By AVA TURNQUEST
Tribune Chief Reporter
THE revised Freedom of Information bill will allow for the courts to ultimately determine matters of public interest, State Minister in the Ministry of Legal Affairs Damien Gomez confirmed yesterday.
Mr Gomez said public release of the Bill last week hit a “glitch” when the final review of the Bill led to some minor changes.
He said the revised Bill represented a “great improvement” over its predecessor and urged the public to wait for the final version that is likely to be released this week.
“There were one or two changes that were added that Cabinet had not expressed an opinion on,” Mr Gomez said.
“This led to the slight delay. We were cleaning up the Bill and the cleanup went a little further than we anticipated. Once we get the final version, as is approved by Cabinet on Tuesday, it should be published. It’s a great improvement over what we have at present, a lot of work has gone into it. It’s really top notch.”
Draft legislation for a new FOI Act was promised to the public last week by Minister of Education, Science and Technology Jerome Fitzgerald, who is responsible for the legislation.
Mr Fitzgerald told the House of Assembly the draft bill would dramatically improve upon the act that the former Ingraham Administration passed shortly before the May 2012 general election, but was never enforced.
In a critical review of the act passed in 2012, international expert Toby Mendel said the legislation contained provisions that were “inherently offensive” to the public’s right to know, and gave it a score of 59 per cent in a rating of the law against international best practices.
Mr Mendel, an FOI advocate and human rights lawyer, took issue with the information minister’s ability to provide “absolute” exceptions to information disclosure upon request, and pointed to the wide range of public agencies that were excluded from accountability, such as law enforcement agencies, the Bahamas Investment Authority, the Bahamas Environment Science and Technology (BEST) Commission, and the National Economic Council.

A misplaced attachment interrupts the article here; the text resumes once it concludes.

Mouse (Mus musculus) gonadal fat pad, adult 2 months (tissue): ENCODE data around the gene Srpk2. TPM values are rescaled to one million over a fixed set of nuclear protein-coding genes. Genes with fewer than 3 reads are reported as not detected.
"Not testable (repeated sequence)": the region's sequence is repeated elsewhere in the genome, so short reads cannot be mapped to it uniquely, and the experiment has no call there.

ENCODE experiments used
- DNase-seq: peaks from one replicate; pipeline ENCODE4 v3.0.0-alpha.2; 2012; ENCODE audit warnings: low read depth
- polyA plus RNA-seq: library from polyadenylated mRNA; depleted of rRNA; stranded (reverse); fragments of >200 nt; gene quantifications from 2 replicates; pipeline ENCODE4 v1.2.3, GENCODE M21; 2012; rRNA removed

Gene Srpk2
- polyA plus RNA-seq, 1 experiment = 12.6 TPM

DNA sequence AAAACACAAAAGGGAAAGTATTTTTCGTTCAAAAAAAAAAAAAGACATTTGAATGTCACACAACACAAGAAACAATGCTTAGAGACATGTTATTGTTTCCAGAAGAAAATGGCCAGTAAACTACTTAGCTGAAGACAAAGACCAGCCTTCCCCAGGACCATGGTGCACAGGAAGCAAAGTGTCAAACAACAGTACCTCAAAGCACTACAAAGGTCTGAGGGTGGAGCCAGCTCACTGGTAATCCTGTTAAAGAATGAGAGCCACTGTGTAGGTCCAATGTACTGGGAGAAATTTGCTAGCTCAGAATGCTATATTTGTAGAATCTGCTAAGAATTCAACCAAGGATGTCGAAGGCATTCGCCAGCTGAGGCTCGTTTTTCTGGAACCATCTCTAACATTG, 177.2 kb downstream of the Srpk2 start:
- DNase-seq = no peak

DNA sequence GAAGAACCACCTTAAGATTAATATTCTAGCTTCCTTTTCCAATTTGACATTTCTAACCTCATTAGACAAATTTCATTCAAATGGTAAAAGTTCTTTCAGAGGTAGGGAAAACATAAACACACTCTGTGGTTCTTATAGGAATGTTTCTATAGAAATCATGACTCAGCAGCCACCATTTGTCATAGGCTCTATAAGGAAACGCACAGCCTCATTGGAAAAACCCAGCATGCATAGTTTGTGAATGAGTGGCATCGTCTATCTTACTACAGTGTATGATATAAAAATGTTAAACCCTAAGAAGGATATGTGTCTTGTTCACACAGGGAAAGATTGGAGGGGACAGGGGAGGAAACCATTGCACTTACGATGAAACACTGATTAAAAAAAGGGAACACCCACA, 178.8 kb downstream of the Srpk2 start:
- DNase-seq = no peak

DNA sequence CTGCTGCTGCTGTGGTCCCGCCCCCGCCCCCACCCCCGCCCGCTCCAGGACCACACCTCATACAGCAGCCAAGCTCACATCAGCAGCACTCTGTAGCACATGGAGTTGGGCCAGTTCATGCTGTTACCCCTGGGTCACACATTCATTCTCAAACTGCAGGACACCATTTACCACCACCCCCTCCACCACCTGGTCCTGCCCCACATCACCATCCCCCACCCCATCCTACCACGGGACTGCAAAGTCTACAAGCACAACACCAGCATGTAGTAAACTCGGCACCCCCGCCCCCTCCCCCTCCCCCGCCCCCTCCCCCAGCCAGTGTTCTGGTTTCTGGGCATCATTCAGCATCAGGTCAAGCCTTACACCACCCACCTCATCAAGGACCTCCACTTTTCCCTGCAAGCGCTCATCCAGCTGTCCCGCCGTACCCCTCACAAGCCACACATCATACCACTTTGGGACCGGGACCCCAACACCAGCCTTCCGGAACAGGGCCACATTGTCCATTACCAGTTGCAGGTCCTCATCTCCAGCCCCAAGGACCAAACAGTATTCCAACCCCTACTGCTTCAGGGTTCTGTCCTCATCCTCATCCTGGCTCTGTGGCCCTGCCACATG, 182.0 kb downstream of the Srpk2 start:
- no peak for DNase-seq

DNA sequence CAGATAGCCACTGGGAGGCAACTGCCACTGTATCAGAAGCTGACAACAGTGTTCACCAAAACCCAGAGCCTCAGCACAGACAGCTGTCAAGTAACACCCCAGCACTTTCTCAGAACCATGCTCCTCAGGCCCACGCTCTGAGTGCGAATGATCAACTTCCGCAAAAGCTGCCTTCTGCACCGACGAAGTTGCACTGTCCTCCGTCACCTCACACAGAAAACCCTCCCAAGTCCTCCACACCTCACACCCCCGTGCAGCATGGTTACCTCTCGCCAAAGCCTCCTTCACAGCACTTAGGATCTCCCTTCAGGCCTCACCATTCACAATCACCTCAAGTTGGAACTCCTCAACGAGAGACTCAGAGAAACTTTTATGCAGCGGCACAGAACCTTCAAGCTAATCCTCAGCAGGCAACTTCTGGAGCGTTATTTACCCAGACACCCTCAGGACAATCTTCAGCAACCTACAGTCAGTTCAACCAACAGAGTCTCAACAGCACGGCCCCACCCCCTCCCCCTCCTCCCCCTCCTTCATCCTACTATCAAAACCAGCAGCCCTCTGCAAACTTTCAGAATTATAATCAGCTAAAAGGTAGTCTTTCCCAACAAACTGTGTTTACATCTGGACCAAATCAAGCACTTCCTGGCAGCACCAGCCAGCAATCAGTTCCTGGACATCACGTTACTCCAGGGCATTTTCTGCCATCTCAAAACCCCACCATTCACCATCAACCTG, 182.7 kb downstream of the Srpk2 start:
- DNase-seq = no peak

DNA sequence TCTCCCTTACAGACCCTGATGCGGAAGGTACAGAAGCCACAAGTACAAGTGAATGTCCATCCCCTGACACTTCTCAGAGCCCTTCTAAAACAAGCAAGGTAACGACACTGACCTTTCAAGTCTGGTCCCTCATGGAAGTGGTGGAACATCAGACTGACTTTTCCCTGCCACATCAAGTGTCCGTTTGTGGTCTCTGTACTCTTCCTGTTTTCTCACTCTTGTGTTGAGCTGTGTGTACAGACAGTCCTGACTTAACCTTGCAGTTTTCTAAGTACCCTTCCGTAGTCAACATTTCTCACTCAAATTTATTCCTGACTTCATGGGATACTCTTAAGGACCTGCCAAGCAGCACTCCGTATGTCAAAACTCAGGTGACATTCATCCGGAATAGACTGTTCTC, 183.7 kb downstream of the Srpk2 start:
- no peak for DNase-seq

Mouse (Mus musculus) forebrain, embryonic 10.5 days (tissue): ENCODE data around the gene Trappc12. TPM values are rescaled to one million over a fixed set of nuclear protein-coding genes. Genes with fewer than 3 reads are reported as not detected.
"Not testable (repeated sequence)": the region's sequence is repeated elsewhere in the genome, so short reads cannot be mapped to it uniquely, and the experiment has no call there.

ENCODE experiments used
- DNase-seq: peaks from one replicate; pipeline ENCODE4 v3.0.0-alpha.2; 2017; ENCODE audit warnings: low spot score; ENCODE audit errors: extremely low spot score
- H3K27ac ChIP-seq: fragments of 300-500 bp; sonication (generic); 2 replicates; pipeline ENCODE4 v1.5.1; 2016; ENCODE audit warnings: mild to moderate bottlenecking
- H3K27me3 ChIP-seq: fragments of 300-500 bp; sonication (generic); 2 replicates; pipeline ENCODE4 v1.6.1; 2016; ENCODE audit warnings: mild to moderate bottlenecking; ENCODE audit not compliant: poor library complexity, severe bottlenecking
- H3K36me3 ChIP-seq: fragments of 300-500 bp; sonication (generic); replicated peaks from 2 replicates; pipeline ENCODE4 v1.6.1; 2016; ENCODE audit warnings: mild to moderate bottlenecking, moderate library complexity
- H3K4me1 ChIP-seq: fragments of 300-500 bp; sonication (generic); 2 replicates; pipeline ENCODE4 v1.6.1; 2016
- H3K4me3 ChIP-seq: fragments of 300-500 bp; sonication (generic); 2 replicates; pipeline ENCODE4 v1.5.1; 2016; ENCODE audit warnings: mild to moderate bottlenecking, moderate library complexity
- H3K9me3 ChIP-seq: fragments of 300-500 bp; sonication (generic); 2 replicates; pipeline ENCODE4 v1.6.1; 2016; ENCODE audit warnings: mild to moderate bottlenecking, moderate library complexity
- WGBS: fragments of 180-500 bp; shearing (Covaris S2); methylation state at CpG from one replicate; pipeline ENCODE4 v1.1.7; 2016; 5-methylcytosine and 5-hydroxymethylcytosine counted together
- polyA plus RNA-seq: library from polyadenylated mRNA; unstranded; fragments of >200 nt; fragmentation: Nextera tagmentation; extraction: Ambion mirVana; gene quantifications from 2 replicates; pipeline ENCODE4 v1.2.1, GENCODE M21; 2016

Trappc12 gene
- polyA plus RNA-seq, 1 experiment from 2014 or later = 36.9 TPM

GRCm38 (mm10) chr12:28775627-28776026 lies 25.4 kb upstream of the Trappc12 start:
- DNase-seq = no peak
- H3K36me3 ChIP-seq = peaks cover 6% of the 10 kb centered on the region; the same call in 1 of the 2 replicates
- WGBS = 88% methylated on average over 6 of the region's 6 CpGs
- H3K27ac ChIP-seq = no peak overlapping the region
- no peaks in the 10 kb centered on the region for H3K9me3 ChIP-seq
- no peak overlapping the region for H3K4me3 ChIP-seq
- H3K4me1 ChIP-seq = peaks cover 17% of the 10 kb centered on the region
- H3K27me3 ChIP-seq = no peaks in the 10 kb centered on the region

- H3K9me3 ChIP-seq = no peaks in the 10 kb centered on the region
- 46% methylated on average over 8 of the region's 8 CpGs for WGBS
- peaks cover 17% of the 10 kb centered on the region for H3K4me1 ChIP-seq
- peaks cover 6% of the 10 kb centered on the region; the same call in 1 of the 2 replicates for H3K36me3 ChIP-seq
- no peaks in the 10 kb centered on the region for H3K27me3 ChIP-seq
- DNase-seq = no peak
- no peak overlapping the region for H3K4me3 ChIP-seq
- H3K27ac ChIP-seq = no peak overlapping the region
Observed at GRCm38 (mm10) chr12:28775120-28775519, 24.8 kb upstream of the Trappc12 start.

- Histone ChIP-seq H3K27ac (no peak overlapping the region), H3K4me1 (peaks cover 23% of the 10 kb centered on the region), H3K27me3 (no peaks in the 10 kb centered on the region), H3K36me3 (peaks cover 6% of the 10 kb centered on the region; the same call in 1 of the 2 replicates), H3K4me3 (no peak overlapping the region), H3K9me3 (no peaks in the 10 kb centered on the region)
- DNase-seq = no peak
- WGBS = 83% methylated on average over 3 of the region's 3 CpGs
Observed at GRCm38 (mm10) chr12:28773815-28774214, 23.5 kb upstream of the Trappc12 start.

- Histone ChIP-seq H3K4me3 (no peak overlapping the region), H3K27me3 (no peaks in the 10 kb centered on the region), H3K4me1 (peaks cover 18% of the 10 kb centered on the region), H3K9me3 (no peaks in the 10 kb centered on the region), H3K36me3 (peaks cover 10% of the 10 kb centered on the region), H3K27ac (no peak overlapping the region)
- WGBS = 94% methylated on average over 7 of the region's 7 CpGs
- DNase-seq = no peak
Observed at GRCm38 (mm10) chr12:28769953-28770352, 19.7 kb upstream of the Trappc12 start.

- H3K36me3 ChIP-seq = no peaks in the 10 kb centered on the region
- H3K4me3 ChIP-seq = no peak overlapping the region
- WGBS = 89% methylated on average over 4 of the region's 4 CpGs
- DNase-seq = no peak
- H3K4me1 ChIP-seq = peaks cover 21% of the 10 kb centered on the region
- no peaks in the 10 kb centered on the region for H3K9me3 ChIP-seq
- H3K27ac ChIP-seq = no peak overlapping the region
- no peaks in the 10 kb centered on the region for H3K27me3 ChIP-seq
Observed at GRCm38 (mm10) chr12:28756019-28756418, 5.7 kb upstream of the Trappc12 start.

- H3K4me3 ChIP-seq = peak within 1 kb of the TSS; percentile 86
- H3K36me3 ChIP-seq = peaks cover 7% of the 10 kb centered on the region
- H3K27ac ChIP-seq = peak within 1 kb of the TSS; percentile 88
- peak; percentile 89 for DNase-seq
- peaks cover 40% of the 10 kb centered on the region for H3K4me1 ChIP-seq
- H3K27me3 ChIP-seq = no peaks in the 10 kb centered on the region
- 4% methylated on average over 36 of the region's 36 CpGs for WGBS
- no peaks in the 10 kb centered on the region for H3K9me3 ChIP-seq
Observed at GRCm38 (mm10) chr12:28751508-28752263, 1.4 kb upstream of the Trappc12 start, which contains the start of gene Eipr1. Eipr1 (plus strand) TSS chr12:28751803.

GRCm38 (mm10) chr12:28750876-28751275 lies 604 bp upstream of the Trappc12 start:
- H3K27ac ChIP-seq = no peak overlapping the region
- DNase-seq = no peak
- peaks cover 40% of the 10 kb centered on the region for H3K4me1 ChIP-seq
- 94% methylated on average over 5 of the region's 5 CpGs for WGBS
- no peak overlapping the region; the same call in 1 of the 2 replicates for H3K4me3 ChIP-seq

On Wednesday, Mr Fitzgerald said the revised bill’s publication would be followed by town hall meetings where members of the public can comment on the proposed legislation. Among other things, the new bill, he said, will narrow “the class of documents that are exempt from disclosure,” recommend “a standalone whistle-blowing legislation” and call for a “review of the Official States Secrets Act”.
In forming the new bill, the FOI committee considered recommendations by two international organisations and used several countries as a benchmark, including Jamaica, Trinidad, Cayman Islands, Bermuda, the United Kingdom, Canada, New Zealand, Australia and Ireland.
In a recent interview with The Tribune, Cayman Islands’ Acting Information Commissioner Jan Liebaers stressed the importance of the appointment and training of Information Managers in each public authority, and raising the awareness level of public officials.
Yesterday, Mr Gomez agreed that the training of Information Officers was critical in each government department. “It’s inevitable in any scheme because the information officer is critical in each department,” he said. “If they don’t know what they’re doing there could be chaos so one does need to put a lot of emphasis on training. It will be evident from the bill, that that it is the case and in the regulations.”
When asked whether the issue of ministerial power concerning information disclosure had been addressed, Mr Gomez said: “The court can determine whether something is governed by public interest privilege. Wait until it comes out: you will be able to track the changes and see the major improvement.”
Mr Gomez told The Tribune he had hoped that the legislation would be published as a draft Bill; however, he said when it is released it will be ready for Parliament subject to any drastic changes arising from public consultation.
He declined to comment further on the legislation because it was not his Bill. Mr Fitzgerald, who has responsibility for FOI, did not respond to calls up to press time.